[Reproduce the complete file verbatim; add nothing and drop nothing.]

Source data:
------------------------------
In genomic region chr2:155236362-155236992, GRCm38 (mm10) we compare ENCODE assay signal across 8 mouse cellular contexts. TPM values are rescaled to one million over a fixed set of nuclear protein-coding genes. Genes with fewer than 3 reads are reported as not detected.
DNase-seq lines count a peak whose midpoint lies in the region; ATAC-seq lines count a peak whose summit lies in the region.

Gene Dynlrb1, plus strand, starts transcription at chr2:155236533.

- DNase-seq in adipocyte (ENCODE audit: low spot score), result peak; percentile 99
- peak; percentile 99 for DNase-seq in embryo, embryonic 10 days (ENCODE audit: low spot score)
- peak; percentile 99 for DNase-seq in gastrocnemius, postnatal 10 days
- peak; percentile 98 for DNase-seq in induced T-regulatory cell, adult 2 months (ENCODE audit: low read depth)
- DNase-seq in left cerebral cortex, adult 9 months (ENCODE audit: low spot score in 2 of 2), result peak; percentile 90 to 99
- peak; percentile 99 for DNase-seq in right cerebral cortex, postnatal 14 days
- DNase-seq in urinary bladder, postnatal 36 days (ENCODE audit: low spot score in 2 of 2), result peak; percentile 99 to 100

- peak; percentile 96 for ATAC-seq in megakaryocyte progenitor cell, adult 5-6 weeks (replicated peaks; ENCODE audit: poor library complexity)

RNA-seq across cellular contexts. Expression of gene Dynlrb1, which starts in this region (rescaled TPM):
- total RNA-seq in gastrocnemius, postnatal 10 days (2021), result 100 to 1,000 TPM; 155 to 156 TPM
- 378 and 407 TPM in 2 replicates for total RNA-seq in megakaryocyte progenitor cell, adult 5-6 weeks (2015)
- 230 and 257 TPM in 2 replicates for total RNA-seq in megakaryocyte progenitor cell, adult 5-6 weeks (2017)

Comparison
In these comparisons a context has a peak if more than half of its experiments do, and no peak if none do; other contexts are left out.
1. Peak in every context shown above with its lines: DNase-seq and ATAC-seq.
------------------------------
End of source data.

In genomic region chr2:155236362-155236992, GRCm38 (mm10) we compare ENCODE assay signal across 8 mouse cellular contexts. TPM values are rescaled to one million over a fixed set of nuclear protein-coding genes. Genes with fewer than 3 reads are reported as not detected.
DNase-seq lines count a peak whose midpoint lies in the region; ATAC-seq lines count a peak whose summit lies in the region.

Gene Dynlrb1, plus strand, starts transcription at chr2:155236533.

- DNase-seq in adipocyte (ENCODE audit: low spot score), result peak; percentile 99
- peak; percentile 99 for DNase-seq in embryo, embryonic 10 days (ENCODE audit: low spot score)
- peak; percentile 99 for DNase-seq in gastrocnemius, postnatal 10 days
- peak; percentile 98 for DNase-seq in induced T-regulatory cell, adult 2 months (ENCODE audit: low read depth)
- DNase-seq in left cerebral cortex, adult 9 months (ENCODE audit: low spot score in 2 of 2), result peak; percentile 90 to 99
- peak; percentile 99 for DNase-seq in right cerebral cortex, postnatal 14 days
- DNase-seq in urinary bladder, postnatal 36 days (ENCODE audit: low spot score in 2 of 2), result peak; percentile 99 to 100

- peak; percentile 96 for ATAC-seq in megakaryocyte progenitor cell, adult 5-6 weeks (replicated peaks; ENCODE audit: poor library complexity)

RNA-seq across cellular contexts. Expression of gene Dynlrb1, which starts in this region (rescaled TPM):
- total RNA-seq in gastrocnemius, postnatal 10 days (2021), result 100 to 1,000 TPM; 155 to 156 TPM
- 378 and 407 TPM in 2 replicates for total RNA-seq in megakaryocyte progenitor cell, adult 5-6 weeks (2015)
- 230 and 257 TPM in 2 replicates for total RNA-seq in megakaryocyte progenitor cell, adult 5-6 weeks (2017)

Comparison
In these comparisons a context has a peak if more than half of its experiments do, and no peak if none do; other contexts are left out.
1. Peak in every context shown above with its lines: DNase-seq and ATAC-seq.